In every piece of clothing, the garment care tag tells the wearer exactly how to take care of her apparel. Written with symbols or words, the garment care label lists the fabric composition, wash and dry temperature and best cleaning method. People notice what's on these labels and try to follow them closely. According to Cleaning 101, "According to a recent study, four out of five consumers read care labels before they buy clothing and follow label instructions when washing garments."
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Cleaning label symbols are standardised across the apparel industry. Developed by the American Society for Testing and Materials (ASTM), the symbols were created to be clear and precise to the run-of-the-mill consumer. As of 1997, manufacturers could use either words, symbols or a combination of both.
According to label manufacturer Paxar, "In 1972, the Federal Trade Commission introduced the Care Labeling Rule which ... required manufacturers to label their clothing with instructions for at least one safe cleaning method for the garment. From this time on, it would be considered unfair and deceptive for manufacturers or importers to sell items without care labels." Labelling gave consumers the power to choose where their clothing was coming from, offered consumer protection and increased the likelihood that garments would last for longer periods of time.
A garment label will always list a cleaning and drying method. For most consumers, these options come down to about eleven different symbols. However, the complete list of cleaning symbols includes signs for bleaching, agitation and other specific procedures.
For word labels, the instructions will usually be listed in English and another common language such as French or Spanish. Brands that have far international reach, or wish to market themselves as such, may have five or six languages on their labels.
The common washing symbol is a washtub with water. The amount of dots in the washtub denote the water temperature, with more dots meaning hotter water. A hand in the washtub means hand wash.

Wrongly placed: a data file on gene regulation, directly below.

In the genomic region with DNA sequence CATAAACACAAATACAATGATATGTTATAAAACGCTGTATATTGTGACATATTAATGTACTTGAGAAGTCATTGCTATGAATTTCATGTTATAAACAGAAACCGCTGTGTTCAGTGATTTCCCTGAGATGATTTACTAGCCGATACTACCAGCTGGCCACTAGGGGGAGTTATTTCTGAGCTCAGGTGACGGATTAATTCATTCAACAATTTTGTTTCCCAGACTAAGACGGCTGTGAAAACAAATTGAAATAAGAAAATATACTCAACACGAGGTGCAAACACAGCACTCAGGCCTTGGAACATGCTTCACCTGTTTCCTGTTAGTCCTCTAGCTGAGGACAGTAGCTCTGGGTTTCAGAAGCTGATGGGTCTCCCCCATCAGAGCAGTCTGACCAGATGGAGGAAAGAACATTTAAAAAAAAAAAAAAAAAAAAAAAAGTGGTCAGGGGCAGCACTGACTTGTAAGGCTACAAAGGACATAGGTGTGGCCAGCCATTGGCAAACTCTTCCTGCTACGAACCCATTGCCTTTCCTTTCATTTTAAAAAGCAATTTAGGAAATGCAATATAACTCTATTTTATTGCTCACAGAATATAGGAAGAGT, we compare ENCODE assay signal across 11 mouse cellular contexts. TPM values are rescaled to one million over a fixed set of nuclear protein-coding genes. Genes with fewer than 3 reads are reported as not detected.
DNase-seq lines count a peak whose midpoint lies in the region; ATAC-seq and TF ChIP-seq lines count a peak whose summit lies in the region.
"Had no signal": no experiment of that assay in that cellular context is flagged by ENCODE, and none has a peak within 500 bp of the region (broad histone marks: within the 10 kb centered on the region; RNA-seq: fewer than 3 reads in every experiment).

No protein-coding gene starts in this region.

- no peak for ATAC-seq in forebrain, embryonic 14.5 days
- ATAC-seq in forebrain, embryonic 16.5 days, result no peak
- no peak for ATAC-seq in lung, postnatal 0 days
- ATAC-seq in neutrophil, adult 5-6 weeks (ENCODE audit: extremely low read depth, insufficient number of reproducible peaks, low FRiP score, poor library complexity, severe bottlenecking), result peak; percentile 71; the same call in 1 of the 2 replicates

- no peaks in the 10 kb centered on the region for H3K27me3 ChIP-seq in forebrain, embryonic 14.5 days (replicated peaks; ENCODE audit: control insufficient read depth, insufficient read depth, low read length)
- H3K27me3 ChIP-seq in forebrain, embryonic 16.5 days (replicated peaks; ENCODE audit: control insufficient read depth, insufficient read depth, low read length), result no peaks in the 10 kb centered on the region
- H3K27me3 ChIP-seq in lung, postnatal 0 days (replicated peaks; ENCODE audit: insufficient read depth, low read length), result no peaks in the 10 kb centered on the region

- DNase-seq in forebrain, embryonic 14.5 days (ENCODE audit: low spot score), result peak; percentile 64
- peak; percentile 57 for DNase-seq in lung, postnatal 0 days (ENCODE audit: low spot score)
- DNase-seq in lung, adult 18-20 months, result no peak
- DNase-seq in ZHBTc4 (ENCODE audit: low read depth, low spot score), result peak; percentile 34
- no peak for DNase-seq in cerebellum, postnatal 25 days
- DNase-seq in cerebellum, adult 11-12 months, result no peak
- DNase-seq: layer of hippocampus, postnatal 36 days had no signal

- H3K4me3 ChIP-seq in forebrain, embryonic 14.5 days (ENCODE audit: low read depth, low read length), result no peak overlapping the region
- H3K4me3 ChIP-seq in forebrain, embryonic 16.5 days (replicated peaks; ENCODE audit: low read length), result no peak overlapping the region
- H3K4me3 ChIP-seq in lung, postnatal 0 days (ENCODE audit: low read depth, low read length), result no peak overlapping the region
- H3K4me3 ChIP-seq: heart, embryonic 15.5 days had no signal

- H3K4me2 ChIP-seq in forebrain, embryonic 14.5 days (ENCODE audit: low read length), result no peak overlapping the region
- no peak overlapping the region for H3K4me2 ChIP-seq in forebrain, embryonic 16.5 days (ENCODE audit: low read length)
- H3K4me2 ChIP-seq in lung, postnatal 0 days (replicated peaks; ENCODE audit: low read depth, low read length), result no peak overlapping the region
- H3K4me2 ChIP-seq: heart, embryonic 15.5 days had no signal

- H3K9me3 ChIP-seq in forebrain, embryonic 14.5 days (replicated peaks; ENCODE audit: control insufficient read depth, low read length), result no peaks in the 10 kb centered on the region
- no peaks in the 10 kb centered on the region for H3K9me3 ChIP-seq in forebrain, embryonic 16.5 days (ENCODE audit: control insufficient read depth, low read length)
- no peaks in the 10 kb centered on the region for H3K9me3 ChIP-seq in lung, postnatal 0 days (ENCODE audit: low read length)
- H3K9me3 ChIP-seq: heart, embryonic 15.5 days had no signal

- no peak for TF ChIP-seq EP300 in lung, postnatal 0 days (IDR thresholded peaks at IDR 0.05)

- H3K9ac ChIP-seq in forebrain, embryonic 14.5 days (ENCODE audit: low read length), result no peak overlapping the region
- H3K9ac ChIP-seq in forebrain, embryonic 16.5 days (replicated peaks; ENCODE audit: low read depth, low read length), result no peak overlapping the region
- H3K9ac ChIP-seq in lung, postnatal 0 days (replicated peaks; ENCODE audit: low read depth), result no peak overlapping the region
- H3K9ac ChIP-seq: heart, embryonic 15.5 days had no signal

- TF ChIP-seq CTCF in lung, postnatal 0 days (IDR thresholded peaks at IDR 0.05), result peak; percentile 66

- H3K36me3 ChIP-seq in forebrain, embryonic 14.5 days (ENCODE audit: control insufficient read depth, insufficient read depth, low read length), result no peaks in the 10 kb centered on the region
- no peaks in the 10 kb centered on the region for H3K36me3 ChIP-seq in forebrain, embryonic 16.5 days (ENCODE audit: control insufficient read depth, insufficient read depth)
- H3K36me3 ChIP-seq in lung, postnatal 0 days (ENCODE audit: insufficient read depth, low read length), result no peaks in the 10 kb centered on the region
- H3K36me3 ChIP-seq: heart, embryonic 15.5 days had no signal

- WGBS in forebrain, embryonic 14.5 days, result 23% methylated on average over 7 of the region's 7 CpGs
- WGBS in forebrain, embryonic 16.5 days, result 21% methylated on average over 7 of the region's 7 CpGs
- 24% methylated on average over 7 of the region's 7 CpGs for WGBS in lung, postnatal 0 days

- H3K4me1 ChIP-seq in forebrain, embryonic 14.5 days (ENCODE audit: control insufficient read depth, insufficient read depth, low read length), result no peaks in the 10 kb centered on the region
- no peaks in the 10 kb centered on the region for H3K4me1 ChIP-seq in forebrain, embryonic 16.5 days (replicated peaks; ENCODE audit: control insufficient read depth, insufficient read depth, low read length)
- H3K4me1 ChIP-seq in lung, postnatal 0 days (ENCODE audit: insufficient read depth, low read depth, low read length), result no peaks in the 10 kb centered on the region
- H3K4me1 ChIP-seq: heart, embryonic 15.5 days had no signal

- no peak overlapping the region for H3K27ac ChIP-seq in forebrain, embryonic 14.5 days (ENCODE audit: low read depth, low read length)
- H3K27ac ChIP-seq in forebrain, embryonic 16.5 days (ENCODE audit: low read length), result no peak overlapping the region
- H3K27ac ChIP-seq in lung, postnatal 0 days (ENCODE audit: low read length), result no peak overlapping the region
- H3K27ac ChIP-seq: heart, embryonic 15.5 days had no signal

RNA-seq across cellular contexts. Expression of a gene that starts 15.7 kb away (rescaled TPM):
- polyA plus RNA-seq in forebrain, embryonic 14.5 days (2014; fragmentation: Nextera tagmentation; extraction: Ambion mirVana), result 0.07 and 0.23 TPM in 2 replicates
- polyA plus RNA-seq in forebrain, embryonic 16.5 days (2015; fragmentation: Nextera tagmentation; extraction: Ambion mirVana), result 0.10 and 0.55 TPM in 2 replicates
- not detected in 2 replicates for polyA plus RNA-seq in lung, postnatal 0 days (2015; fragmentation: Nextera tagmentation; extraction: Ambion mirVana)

Tumble drying is a circle within a square. Dots also symbolise temperature, with a grey or filled circle standing for a no heat dry. The hang dry symbol look like an envelope with a curved lip, rather than a point.
Dry clean is a circle, and can include symbols that are only important to a professional dry cleaner. These days, most dry clean only garments simply say "Dry Clean Only."
The benefits of these cleaning labels are many. Some people don't wish to purchase dry clean only garments, not wanting to spend money on regular cleaning services. Others may not want to put up with hand washing or special care fabrics. Still others wish to know the best way to care for a favourite new purchase.
The care labels also safeguard manufacturers and stores by reducing the number of returns from shrinkage, disintegration and damage. Stores often don't take back garments that are laundered, yet consumers can feel duped if they carefully care for a purchase only to see it damaged through ignorance. Garment care labels make the purchase process more foolproof for everyone involved in the transaction.
Even though a garment label may instruct the wearer to wash in a certain way, it's still good to read up on proper fabric care. Labels can be mistaken, placed on the wrong garment or erased after multiple wash cycles. Even if the label says to iron something on high heat, that may not be wise for an inexperienced ironer. Always read the labels to set the foundation for proper garment care but trust your better judgment to keep your garments flawless.
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